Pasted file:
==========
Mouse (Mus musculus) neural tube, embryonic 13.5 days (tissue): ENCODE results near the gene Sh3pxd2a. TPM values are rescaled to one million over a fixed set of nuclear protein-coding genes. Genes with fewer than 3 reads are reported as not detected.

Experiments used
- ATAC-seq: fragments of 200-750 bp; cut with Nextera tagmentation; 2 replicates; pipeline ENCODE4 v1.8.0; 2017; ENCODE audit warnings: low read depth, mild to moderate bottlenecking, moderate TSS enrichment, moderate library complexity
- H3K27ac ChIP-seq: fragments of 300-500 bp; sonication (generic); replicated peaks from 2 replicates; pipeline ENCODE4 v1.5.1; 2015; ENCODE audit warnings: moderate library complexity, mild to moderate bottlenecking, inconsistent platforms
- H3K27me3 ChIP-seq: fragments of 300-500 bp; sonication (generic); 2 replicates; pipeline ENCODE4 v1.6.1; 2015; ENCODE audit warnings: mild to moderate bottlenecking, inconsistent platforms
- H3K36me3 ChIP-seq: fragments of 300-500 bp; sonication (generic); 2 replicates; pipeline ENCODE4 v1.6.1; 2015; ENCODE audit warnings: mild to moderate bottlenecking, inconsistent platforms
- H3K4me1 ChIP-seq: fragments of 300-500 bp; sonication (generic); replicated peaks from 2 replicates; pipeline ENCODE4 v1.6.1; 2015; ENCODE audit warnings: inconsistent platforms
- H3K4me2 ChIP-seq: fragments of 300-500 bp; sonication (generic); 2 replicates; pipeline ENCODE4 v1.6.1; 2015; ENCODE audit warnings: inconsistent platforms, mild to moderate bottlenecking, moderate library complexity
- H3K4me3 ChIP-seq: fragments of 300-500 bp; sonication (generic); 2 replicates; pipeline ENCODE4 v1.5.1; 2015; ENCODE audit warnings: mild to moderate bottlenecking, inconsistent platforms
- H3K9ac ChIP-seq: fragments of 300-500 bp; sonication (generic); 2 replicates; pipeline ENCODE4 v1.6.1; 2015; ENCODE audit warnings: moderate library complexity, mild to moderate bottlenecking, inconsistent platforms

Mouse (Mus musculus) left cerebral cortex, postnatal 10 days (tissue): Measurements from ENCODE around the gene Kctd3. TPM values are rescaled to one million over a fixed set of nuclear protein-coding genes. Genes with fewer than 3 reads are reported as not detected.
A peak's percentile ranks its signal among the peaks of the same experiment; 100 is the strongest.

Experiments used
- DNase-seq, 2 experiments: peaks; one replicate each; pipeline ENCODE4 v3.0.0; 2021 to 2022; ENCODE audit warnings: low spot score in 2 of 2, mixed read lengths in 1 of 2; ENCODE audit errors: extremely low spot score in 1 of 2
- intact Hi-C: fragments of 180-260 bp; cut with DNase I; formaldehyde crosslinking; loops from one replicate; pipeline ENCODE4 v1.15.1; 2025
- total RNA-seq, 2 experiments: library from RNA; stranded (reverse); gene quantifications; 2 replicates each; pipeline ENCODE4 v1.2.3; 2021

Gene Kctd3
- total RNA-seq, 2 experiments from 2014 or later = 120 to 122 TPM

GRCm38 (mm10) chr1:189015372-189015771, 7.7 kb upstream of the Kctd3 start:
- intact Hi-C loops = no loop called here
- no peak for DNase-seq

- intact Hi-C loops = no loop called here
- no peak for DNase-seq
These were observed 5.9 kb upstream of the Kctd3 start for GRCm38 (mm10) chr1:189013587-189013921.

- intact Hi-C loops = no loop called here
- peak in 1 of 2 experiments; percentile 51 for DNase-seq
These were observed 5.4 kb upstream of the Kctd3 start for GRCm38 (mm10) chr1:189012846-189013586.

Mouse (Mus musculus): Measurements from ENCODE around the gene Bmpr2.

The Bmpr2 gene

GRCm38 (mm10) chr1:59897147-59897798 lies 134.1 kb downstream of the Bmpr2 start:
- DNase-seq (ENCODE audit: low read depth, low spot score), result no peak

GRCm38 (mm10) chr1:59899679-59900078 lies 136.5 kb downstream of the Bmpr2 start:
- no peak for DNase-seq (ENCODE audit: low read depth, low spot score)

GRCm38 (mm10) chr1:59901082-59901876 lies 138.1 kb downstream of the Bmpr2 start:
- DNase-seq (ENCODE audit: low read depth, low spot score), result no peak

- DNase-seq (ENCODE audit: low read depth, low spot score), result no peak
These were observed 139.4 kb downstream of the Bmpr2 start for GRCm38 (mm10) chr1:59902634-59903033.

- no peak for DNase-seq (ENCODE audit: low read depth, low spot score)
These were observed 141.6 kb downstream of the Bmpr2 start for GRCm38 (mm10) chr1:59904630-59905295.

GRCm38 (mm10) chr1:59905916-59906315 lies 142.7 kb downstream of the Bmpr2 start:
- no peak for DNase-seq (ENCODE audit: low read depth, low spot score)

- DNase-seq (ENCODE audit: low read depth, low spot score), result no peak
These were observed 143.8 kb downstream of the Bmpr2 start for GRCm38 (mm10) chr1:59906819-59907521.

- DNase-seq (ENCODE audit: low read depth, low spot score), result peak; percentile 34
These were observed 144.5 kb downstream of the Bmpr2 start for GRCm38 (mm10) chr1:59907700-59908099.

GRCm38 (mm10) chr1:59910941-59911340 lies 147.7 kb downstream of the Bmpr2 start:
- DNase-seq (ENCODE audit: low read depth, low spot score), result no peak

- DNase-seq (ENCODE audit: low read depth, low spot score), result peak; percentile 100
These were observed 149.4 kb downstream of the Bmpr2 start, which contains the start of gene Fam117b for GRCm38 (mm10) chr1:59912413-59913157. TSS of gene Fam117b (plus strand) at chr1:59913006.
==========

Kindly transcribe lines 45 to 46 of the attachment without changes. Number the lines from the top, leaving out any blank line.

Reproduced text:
These were observed 144.5 kb downstream of the Bmpr2 start for GRCm38 (mm10) chr1:59907700-59908099.

GRCm38 (mm10) chr1:59910941-59911340 lies 147.7 kb downstream of the Bmpr2 start: